By Elizabeth Berg, eLearning Program Administrator

When interviewing a candidate, your main goal is to determine if the individual is the right fit for the available position. When interviewing an applicant, your goal is to get a clear picture of how they qualify for the role and whether they align with your company. However, in gathering information about the candidate, it is easy to fall into compliance pitfalls and put yourself or your company at risk. While some questions may seem harmless from a personal perspective, they may not be directly related to the job, and the candidate may perceive them as invasive, offensive, or discriminatory. Below are three topics to avoid when interviewing a candidate.

Current or prior pay history

How much do you currently make? What was your salary at your last job?

While salary history may seem like an appropriate way to determine a candidate’s fit for a job, it is not directly related to their ability to perform the job’s functions. States and municipalities around the country are implementing legislation that prevents interviewers from asking questions about previous or current pay. This legislation attempts to create a level playing field for all job applicants, regardless of gender, race, or ethnicity. While these laws do not apply on a federal level, it is still best practice to avoid them regardless of your location. The pay for a position should depend on the specific job responsibilities, compensation structure, and the candidate’s skills and experience.

Before the interview process, prepare a salary range for the job that fits your organization’s pay structure and budget. A pre-determined range eliminates the need to consider a candidate’s current or past pay. An alternative question would be “what are your salary expectations for this job?” and compare their answer to the established salary range.

Arrests and criminal records

Do you have a criminal record? Have you ever been arrested?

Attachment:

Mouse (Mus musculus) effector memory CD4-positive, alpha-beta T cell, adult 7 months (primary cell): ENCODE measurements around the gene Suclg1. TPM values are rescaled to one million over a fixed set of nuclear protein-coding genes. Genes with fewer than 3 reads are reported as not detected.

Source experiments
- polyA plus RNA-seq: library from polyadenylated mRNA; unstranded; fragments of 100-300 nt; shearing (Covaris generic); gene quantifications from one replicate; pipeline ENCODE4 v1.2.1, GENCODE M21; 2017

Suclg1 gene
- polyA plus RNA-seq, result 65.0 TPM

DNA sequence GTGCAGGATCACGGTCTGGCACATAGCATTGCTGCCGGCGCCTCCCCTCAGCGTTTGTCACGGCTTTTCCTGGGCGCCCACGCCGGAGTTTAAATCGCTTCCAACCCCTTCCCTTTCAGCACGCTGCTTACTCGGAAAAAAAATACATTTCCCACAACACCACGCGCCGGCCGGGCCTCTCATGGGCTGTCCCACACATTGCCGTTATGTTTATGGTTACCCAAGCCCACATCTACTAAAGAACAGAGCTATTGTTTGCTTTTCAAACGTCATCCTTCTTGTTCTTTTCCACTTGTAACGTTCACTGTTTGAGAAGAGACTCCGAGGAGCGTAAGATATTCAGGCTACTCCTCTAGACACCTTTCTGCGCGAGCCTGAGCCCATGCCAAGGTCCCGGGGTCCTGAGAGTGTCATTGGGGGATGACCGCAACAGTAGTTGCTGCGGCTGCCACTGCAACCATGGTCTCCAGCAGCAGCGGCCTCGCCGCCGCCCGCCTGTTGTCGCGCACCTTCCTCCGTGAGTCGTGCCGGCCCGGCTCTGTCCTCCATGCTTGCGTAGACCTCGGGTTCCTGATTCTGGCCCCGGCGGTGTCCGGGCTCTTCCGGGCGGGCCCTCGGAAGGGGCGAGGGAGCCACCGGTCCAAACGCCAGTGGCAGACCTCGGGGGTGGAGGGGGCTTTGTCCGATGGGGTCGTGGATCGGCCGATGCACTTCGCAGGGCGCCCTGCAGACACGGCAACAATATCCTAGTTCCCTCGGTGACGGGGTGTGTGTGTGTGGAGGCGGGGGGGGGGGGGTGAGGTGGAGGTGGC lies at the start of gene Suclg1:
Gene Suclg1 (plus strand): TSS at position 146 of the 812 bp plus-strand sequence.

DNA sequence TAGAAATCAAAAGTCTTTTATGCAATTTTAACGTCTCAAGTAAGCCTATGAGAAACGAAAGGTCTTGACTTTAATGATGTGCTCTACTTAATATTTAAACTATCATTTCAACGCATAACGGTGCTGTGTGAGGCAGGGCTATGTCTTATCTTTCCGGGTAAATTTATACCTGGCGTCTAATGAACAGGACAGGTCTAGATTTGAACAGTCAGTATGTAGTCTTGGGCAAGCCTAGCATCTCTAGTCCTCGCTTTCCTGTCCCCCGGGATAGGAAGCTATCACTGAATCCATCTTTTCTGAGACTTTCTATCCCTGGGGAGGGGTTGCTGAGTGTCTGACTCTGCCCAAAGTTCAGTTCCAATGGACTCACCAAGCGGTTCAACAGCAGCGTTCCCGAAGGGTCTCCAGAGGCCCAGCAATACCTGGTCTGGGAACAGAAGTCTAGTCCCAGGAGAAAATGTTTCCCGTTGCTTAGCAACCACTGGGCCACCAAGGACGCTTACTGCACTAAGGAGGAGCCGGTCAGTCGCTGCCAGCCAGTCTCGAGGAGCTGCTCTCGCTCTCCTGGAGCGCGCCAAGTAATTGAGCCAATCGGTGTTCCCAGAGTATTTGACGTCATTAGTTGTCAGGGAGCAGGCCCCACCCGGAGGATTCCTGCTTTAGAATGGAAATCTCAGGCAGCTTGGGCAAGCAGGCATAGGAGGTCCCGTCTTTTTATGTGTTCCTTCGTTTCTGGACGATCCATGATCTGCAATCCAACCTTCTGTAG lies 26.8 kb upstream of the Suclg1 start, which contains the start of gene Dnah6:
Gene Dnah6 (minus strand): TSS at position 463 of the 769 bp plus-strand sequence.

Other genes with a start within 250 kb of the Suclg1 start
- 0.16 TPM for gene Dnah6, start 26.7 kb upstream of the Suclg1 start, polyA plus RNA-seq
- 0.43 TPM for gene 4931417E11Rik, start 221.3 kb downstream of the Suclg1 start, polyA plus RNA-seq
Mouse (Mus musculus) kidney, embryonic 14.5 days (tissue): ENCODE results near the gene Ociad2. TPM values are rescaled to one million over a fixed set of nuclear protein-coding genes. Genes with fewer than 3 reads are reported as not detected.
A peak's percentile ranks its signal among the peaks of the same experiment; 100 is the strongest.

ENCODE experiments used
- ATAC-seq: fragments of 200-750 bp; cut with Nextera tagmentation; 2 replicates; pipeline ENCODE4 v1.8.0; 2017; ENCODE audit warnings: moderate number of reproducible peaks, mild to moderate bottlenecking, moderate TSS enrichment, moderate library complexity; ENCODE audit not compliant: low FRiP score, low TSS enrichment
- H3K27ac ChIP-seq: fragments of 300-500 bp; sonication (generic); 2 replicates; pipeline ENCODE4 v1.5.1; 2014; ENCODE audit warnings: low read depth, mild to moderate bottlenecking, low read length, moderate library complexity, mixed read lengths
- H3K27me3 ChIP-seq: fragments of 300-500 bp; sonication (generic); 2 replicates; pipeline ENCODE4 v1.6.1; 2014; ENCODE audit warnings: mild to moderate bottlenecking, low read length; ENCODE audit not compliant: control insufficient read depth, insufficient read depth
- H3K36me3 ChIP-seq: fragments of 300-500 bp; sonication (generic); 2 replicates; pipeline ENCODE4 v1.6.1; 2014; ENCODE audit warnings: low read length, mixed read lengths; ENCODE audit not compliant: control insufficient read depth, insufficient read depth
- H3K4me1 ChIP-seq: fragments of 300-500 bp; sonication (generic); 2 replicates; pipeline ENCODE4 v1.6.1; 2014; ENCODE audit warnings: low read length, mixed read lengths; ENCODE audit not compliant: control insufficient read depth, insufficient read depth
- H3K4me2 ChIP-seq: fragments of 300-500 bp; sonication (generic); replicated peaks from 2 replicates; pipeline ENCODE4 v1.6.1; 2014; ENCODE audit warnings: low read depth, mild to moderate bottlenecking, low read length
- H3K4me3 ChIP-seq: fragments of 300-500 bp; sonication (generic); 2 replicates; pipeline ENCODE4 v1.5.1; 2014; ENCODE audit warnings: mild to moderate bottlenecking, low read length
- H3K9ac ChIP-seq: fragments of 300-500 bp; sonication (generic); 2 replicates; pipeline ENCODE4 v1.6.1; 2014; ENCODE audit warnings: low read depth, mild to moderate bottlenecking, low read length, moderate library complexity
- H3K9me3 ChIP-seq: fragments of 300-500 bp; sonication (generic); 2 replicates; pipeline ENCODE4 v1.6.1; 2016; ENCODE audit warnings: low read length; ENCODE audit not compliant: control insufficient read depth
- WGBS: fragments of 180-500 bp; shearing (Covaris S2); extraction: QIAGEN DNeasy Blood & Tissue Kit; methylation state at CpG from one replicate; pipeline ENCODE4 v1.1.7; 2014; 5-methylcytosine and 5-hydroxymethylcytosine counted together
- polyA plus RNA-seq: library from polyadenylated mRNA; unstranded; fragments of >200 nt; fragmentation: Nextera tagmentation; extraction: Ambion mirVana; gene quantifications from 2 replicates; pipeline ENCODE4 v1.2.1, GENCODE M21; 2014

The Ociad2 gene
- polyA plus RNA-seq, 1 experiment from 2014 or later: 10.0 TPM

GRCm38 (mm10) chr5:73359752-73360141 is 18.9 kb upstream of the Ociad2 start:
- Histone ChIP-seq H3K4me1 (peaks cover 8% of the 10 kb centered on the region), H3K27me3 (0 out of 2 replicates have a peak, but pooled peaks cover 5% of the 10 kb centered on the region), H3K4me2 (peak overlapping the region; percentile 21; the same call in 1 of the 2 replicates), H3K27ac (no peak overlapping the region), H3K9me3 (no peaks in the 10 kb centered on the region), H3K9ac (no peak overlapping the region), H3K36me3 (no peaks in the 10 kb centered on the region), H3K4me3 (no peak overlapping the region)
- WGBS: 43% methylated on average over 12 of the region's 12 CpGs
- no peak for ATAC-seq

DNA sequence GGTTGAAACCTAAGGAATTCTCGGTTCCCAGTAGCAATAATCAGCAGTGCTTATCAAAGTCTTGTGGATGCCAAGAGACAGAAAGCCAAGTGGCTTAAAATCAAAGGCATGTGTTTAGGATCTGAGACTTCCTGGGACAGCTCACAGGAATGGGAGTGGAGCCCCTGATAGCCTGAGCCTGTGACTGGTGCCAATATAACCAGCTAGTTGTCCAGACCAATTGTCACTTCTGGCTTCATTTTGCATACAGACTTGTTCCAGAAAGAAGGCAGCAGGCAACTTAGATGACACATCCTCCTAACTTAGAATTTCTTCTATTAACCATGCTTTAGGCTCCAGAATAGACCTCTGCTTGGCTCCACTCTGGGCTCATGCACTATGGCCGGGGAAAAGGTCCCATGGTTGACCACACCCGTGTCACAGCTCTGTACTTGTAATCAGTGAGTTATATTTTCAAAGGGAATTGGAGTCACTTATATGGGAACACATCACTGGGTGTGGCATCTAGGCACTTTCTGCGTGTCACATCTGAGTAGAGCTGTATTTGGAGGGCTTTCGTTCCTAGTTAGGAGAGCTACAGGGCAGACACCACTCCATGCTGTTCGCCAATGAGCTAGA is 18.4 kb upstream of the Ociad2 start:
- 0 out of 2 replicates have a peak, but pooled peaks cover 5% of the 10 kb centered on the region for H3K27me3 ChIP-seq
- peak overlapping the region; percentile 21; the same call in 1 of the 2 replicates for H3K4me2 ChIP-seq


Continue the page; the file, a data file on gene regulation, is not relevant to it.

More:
Like the salary history ban, the ban-the-box movement continues to gain momentum in state-level employment laws. This terminology refers to the historical practice of including a criminal history box on job applications. An interviewer should avoid this topic and save any necessary pre-employment screenings until the interview process is complete.

Only consider criminal history if it directly affects the job. If clearing a criminal background check is a condition of employment, wait until after the interview process is complete and before the official hire. Asking questions about prior arrests or convictions may lead the candidate to believe you are discriminating against them based on how they look or that you are not providing fair opportunities because of their past.

Age-related information

When do you plan on retiring? When did you graduate from college?

Avoiding age-related topics can be tricky because a candidate may misinterpret the reason for a question tied to the candidate’s age. For example, you may have the same alma mater as the candidate and start up a conversation on the topic of your college days; however, if you end up asking what year they graduated, a candidate may perceive this as an interviewer trying to figure out how old they are.

When you are asking questions related to experience or goals for the future, ensure they are unrelated to the topic of age. Education, experience, and goals are all acceptable information to cover throughout an interview, but they should be directly related to the candidate’s fit for the position you are filling.

But wait, there’s more!

The pitfalls listed above are just a few of many to avoid during the interview process. Other topics include:

  • Marital status or maiden name
  • Health history, medical conditions, or workers’ compensation history
  • Political or religious affiliations
  • Sex or sexual orientation
  • Disabilities
  • Citizenship, national origin, or ethnicity
  • Financial status or history
  • Family matters, number and ages of children, or childcare

Prepare your interviewers

The hiring process is an area of significant vulnerability for organizations. It is not uncommon for multiple employees to be interfacing directly with candidates who may or may not be aware of the legal considerations. A good rule of thumb is only to ask questions directly related to the candidate’s ability to perform the job’s functions and keep personal conversations to a minimum. If a candidate brings up personal information that should not be considered for employment, change the subject and exclude it from written notes. We recommend preparing anyone involved in the interviewing process beforehand so they know what topics to avoid. With a bit of training and preparation, organizations can minimize risk and ensure they find the best-qualified candidate for the available position.

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